No Slowdown for Office Demand

The flow of young talent into the job market continues to be a boon to the office leasing business.  This is especially true for owners who have elected to buy in vibrant urban areas and markets near major universities and the talent pool that comes with them.  Live/work/play environments are still in heavy demand, and they have grown to include many rapidly growing secondary markets like Raleigh, Austin, Nashville, Salt Lake City and Portland, Oregon.  Look for further growth in secondary markets with strong infrastructure and a wide range of amenities as employers are looking for vibrant work environments with available housing in the market for their employees.

Flexible office space seems to show no signs of stopping, especially for the tech industry. JLL reports that flex space inventory has grown at an annual rate of 23 percent since 2010. In 2018, flexible space made up more than two-thirds of the country’s office market occupancy gains. JLL predicts that it will account for a third of the market by 2030 compared to less than 5 percent currently.

The success for landlords will hinge largely on their ability to adapt to new demands from employers in terms of technology, creativity and adaptability.

Of course, the word “recession” is being bandied around, and the unpredictability of downturns means they are always a risk, but commercial real estate is likely to be impacted according to the degree of a downturn’s severity, or by an event that could damage the performance of our specific tenants. If a downturn is light or if it affects just one industry, there may not be too much disruption in office leasing. Since the last recession ended in 2009, 33 of 36 quarters have seen positive economic growth according to the MIT Center for Real Estate. This year, the U.S. is entering its 10th year of expansion.  This does not mean putting things in cruise control.   The success for landlords will hinge largely on their ability to adapt to new demands from employers in terms of technology, creativity and adaptability.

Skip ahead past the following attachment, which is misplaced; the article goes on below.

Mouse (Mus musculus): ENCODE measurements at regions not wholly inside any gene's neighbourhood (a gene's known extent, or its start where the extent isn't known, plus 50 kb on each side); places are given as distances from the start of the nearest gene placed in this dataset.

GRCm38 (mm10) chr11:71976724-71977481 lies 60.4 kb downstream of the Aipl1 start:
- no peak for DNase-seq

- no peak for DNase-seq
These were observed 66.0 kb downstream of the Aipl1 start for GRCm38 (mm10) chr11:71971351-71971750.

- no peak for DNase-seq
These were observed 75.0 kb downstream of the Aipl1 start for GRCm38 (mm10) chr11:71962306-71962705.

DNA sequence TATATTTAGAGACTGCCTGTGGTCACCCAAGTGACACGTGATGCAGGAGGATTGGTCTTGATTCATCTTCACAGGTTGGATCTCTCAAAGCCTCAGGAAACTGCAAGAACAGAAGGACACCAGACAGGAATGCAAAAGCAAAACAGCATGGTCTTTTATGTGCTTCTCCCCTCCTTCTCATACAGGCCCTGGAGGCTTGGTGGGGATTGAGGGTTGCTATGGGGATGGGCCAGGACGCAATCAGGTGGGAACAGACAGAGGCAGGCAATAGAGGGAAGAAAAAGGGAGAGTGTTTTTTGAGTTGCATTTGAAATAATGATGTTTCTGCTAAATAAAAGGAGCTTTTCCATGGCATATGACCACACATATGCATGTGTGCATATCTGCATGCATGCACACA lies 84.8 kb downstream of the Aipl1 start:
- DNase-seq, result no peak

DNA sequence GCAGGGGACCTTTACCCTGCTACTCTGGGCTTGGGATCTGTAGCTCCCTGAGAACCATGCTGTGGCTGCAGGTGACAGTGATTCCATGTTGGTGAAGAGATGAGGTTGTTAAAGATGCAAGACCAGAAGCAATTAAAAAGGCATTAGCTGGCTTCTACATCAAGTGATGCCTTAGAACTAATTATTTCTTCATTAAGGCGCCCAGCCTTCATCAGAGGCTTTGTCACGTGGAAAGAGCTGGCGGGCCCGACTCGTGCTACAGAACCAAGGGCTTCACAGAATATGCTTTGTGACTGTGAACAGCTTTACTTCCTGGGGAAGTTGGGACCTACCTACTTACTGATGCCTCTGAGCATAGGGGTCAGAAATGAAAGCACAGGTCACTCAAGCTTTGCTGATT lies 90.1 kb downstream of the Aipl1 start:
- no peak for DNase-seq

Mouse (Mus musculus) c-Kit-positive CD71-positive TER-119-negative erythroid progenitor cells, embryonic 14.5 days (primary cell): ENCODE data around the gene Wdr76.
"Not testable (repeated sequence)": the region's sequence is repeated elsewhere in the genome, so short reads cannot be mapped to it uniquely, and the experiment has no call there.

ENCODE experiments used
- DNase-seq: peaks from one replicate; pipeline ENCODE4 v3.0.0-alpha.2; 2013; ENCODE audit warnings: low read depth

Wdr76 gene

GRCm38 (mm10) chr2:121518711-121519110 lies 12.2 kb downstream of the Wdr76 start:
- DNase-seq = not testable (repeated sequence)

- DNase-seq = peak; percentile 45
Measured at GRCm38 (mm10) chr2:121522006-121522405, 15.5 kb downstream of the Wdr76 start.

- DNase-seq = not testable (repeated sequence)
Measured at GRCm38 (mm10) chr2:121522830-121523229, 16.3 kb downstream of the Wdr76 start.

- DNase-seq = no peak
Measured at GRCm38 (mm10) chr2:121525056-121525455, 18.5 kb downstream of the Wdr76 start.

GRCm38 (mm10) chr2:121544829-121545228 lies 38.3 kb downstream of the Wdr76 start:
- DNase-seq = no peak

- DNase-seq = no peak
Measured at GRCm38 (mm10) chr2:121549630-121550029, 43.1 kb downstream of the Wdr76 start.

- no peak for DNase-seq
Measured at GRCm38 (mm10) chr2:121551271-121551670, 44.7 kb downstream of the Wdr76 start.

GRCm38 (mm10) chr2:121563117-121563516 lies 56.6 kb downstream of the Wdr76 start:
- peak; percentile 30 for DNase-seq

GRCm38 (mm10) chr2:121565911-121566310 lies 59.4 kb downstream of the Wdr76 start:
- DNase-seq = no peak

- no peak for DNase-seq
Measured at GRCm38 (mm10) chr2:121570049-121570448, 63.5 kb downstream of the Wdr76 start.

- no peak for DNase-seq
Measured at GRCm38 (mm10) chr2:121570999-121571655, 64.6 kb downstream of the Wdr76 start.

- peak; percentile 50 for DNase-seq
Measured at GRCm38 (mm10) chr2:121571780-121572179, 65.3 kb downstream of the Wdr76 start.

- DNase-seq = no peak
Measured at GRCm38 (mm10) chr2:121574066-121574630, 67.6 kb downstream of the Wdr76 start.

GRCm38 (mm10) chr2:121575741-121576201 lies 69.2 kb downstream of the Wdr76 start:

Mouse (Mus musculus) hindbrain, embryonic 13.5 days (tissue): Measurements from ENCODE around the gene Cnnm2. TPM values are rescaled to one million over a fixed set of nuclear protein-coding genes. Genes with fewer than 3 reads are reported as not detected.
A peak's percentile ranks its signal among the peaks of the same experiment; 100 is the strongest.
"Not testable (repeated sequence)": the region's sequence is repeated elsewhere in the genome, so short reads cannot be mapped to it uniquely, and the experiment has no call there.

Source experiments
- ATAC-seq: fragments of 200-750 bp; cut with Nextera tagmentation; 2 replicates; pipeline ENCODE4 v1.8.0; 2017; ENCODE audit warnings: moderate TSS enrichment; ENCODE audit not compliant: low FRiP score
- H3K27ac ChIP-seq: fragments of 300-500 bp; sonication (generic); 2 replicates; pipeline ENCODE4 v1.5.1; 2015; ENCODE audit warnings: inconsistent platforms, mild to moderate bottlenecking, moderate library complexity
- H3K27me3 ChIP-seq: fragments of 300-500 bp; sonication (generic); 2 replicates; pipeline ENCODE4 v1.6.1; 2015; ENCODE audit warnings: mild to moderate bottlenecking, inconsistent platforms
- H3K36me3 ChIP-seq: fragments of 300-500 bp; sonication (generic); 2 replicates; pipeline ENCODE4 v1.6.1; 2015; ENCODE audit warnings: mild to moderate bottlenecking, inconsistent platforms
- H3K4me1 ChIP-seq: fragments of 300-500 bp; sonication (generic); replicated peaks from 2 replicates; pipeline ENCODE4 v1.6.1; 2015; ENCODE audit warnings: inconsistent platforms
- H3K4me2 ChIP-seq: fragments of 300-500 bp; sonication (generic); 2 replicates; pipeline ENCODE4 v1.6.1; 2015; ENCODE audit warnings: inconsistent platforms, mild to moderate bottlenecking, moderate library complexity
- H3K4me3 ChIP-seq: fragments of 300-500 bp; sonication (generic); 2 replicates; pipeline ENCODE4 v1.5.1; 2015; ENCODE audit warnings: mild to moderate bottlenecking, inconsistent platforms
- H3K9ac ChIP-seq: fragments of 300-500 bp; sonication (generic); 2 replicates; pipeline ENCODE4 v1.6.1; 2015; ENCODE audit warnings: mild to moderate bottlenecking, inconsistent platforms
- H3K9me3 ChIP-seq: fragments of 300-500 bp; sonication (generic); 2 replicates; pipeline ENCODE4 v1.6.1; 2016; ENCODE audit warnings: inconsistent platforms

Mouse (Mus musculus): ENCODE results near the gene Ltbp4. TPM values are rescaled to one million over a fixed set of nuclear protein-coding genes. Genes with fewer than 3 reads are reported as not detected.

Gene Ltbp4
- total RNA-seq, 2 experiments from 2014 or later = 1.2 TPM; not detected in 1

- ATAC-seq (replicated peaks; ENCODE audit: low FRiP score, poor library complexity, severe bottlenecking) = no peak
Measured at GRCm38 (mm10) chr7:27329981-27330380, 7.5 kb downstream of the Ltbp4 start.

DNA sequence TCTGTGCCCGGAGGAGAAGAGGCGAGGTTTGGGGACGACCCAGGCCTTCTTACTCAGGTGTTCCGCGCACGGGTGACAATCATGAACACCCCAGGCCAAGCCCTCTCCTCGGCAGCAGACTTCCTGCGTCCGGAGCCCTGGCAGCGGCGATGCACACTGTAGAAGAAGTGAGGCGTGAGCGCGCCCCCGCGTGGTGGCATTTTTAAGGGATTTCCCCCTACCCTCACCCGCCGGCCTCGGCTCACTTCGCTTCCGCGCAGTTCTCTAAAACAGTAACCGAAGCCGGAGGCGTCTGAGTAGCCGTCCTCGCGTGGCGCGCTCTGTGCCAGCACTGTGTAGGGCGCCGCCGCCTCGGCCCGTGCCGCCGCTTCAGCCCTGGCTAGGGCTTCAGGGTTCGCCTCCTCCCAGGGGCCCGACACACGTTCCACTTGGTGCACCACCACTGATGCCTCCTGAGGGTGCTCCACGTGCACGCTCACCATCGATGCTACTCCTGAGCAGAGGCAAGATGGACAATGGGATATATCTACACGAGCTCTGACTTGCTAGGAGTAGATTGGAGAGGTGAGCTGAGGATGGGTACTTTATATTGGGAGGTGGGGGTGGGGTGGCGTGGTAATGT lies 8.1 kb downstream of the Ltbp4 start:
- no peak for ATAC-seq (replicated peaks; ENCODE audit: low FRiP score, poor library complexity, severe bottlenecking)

So far in 2019, monthly job growth has been strong. According to the Bureau of Labor Statistics, employers added a solid 263,000 new jobs to the U.S. economy in April — surpassing many forecasts.  The average job growth over the last three months is about 169,000. According to an article by VOX, the number could be higher and suggests there is actually a labor shortage making it hard for employers to fill all the open positions. The Commercial Real Estate Development Association (NAIOP) reports that asking rents also continue to rise. Commercial Property Executive predicts “Overall, U.S. real estate values are projected to hold steady in 2019, with prices maintaining and transaction volume poised to outpace previous years.”  If the economy does dip into recession, these metrics could turn quickly, so landlords who have adapted to secular changes will be better positioned to weather any cyclical corrections.


For the time being, all of these indicators point to the potential for continued stability and growth in key national office markets.


Chuck Schreiber is the CEO of KBS, one of the largest office owners in the U.S. with over $11.6 billion in assets under management.